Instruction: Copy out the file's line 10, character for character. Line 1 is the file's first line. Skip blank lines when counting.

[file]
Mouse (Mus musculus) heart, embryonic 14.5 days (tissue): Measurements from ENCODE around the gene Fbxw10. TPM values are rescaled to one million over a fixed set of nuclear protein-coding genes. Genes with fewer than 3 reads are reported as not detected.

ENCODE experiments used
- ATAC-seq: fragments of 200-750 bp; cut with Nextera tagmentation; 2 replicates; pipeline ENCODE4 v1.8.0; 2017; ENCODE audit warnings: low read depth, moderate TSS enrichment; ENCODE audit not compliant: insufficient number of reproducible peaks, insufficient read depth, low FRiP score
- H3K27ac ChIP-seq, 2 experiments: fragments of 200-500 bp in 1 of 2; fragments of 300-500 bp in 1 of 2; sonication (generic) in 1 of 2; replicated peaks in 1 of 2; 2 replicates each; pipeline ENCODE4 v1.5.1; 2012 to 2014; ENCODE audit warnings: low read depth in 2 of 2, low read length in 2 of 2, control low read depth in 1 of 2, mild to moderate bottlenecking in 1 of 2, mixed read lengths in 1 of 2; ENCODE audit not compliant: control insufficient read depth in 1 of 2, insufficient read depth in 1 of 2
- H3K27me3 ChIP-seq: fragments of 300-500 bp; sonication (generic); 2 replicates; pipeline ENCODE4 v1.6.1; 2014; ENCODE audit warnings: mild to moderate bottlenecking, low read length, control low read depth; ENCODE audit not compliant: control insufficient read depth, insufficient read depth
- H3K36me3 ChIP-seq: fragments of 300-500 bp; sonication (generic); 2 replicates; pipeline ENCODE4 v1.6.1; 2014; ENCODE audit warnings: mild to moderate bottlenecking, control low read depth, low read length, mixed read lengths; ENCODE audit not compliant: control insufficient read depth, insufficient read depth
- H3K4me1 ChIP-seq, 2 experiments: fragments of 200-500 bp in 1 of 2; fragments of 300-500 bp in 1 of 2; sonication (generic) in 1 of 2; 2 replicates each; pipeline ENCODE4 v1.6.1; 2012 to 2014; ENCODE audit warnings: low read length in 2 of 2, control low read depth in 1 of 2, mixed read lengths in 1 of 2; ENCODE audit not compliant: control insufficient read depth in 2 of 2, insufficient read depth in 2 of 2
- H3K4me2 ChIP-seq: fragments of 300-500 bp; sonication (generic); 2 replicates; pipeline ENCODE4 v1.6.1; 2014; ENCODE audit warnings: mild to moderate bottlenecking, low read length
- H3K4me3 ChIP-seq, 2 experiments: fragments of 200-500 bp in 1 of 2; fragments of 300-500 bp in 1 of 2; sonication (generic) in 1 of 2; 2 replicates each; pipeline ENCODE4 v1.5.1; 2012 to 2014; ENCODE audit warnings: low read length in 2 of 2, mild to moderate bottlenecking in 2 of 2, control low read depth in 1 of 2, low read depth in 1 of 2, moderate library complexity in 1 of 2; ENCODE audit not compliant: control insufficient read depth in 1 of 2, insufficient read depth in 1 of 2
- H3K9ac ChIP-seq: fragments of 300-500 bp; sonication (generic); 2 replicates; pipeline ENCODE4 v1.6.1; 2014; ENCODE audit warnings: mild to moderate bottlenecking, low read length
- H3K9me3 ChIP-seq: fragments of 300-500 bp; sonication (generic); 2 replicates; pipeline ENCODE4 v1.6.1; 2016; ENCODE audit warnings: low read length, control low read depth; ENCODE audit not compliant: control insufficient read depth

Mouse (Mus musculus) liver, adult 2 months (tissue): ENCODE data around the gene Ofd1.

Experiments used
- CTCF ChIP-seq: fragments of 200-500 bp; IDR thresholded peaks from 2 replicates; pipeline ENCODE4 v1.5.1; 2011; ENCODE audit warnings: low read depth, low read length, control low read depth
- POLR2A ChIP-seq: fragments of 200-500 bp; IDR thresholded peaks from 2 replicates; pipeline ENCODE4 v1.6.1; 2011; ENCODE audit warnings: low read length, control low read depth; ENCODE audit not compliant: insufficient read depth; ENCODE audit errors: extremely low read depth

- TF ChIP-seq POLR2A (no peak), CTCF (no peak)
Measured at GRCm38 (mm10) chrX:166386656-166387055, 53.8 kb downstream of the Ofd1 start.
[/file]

- H3K9ac ChIP-seq: fragments of 300-500 bp; sonication (generic); 2 replicates; pipeline ENCODE4 v1.6.1; 2014; ENCODE audit warnings: mild to moderate bottlenecking, low read length